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Inheriting the family home - Do I need to pay tax?

House in Ireland

Gift and Inheritance Tax (Capital Acquisitions Tax – CAT)

CAT is a tax on gifts and inheritances. Over your lifetime you are allowed to receive gifts or inheritances from your parents up to a set value, currently €335,000. Once this threshold is passed, you will need to pay CAT. CAT is charged at the current rate of 33%. 

Do I need to pay inheritance tax if I am left the family home? 

In the event that the value of the house is less than the individual's inheritance threshold, then there should be no CAT on the inheritance of the home. For example, if a home is valued at €320,000 and a parent leaves it to an only child, there is no tax liability on the inheritance. This is based on the only child receiving no other gifts or assets that would affect their inheritance threshold.

It is important to remember that CAT is only paid on amounts above the €335,000 threshold.

If the value of the house is above the threshold or brings the individual's inheritance above the threshold, then CAT should be paid. If we look at an example where the family home is valued at €420,000, there would be no tax on the first €335,000. However, there would be CAT due on the remaining €85,000 at a rate of 33% resulting in tax due of €28,050.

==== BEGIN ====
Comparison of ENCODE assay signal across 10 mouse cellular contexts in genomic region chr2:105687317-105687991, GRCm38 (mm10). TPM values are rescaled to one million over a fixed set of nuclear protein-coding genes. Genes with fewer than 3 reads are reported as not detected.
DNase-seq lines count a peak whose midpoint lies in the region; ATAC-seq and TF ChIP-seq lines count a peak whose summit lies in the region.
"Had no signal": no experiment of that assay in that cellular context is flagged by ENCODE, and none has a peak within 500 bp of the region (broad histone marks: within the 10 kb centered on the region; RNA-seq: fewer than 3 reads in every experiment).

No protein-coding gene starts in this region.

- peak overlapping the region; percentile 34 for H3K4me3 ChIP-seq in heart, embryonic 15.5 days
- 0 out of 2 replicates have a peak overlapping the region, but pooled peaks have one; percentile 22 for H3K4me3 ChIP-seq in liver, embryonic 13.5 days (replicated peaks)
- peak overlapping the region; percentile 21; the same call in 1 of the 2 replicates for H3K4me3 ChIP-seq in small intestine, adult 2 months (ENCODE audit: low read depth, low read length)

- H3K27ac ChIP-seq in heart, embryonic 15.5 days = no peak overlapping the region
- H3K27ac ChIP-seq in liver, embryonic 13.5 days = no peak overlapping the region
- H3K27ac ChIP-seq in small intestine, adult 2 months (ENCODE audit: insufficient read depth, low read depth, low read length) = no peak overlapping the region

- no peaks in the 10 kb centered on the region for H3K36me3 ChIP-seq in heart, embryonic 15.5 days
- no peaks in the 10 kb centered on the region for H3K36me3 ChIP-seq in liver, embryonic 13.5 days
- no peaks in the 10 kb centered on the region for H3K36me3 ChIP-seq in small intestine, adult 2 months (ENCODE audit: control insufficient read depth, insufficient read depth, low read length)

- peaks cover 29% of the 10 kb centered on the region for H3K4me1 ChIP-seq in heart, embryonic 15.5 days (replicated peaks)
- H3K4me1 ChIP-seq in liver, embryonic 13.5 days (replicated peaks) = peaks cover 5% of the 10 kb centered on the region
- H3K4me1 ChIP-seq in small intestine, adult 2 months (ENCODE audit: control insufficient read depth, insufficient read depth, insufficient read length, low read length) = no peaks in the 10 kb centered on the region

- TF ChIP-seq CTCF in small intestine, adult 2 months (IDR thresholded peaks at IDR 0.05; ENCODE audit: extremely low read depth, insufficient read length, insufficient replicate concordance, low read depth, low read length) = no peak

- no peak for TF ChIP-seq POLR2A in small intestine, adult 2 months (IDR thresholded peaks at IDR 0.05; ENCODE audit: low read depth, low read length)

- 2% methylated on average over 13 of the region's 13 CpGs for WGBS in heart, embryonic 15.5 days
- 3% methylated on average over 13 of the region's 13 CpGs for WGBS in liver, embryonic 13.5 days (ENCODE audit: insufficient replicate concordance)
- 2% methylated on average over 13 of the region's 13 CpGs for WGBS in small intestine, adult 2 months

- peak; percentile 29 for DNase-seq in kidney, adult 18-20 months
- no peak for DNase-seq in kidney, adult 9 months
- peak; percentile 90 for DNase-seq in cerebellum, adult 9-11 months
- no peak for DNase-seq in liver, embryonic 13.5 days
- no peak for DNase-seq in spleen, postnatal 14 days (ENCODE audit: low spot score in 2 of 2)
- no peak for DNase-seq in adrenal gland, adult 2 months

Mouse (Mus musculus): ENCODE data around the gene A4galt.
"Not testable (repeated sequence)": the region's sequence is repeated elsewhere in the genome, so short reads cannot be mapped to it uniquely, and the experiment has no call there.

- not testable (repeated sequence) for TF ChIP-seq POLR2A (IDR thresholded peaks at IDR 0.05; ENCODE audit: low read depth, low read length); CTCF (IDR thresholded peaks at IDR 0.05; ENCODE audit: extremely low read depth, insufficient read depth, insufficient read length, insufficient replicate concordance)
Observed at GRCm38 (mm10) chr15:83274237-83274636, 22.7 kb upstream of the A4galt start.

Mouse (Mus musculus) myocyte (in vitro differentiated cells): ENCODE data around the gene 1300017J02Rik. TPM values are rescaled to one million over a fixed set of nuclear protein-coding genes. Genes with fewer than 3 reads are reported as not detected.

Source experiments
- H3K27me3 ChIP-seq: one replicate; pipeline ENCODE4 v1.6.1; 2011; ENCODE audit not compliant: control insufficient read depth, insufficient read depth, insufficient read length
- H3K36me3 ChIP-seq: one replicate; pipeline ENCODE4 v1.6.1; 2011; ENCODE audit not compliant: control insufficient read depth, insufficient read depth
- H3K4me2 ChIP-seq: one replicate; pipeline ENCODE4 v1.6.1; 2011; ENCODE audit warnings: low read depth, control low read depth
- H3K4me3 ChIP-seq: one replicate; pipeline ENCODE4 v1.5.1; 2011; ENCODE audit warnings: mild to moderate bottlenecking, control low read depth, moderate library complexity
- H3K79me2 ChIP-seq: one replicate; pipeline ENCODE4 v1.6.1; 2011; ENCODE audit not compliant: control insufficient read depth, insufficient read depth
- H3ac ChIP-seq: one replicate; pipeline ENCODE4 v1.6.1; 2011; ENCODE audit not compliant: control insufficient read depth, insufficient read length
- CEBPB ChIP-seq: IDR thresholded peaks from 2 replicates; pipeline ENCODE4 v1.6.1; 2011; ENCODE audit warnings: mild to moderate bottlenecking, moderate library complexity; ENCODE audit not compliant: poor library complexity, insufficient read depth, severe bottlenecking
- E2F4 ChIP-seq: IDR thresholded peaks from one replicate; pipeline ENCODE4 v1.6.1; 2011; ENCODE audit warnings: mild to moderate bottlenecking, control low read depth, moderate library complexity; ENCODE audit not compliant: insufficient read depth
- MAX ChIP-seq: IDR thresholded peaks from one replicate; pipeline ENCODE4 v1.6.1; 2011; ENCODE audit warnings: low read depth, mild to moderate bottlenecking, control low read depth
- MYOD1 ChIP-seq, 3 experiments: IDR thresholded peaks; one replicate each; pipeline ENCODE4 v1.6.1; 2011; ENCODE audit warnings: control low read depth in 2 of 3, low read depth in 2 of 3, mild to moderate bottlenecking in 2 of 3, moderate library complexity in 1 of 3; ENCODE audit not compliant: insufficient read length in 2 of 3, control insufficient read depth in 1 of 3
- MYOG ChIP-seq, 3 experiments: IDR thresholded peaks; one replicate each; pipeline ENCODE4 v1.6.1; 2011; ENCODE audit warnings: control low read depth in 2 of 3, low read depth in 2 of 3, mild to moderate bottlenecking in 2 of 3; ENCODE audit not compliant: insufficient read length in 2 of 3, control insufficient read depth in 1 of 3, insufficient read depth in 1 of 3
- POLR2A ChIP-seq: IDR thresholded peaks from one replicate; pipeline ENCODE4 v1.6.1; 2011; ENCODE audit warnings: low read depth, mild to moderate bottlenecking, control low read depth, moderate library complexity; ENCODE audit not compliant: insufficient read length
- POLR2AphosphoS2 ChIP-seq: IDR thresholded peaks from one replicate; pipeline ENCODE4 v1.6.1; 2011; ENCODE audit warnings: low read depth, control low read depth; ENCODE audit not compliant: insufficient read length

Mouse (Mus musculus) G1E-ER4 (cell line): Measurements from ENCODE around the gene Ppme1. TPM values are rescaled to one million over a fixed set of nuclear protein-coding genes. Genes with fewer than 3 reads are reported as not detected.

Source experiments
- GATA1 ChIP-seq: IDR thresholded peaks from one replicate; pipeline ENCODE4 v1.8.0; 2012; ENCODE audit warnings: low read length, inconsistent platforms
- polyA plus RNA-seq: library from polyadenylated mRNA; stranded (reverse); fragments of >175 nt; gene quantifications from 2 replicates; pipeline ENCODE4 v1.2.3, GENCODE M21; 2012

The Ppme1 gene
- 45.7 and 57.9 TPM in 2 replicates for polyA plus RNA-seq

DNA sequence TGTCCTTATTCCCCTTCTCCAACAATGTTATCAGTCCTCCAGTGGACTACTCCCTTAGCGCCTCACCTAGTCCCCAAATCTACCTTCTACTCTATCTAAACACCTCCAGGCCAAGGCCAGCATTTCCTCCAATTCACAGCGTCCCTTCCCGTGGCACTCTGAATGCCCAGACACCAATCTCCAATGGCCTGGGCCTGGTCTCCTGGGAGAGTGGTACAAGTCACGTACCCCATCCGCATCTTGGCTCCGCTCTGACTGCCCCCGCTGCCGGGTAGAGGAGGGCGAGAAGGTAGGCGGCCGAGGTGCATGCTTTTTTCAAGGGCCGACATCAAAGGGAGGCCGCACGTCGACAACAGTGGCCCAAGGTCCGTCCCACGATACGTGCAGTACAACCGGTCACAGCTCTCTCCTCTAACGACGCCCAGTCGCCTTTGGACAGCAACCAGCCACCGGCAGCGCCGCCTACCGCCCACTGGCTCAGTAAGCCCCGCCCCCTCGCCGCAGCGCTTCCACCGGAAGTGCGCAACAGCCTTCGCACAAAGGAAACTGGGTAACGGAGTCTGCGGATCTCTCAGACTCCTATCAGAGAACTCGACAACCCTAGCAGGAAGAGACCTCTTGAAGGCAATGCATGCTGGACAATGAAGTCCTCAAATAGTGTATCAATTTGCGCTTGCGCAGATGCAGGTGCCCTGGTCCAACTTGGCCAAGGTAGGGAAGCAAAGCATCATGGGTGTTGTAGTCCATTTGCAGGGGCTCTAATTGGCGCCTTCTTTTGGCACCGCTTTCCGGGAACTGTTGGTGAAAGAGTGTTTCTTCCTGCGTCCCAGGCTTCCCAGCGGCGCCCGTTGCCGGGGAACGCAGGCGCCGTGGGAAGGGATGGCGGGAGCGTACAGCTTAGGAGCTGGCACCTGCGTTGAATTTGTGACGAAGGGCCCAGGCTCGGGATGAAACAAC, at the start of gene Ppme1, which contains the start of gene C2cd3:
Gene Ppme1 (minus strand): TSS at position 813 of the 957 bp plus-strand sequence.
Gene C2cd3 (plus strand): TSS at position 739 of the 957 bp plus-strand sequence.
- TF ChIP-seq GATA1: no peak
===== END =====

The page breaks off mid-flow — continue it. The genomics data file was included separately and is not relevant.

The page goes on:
Dwelling House Exemption

There is an exemption from CAT referred to as the dwelling house exemption that applies if you have lived in the property for the three years immediately prior to the inheritance, and continue to live in the property for six years after the inheritance. You must also have no beneficial interest in any other residential property.

You will be exempt from Capital Acquisitions Tax (CAT) on the inheritance of a dwelling house if, at the date of the inheritance:

  • the house was the only or main home of the person who died (this condition does not apply if you are a dependent relative)
  • you lived in the house as your only or main home for the three years immediately before the date of the inheritance
  • you do not own, or have an interest in, any other house
  • you do not acquire an interest in any other house from the same disponer between the date of the inheritance and the valuation date
  • the house continues to be your only or main home for six years after the date of the inheritance. This does not apply if you:
    - are aged 65 years or over at the date of the inheritance
    - are required by reason of employment to live elsewhere
    or are required to live elsewhere because of mental or physical infirmity, and this is certified by a doctor.

It is important to plan your family's inheritance carefully. It is often a difficult and stressful subject to deal with, however, there are ways of approaching it with sensitivity. 

More and more people are seeing the benefits of Inheritance Planning. 

If you are interested in learning more about inheritance tax in Ireland you can contact us using the form below:

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Corporate Solutions - Nathan Trust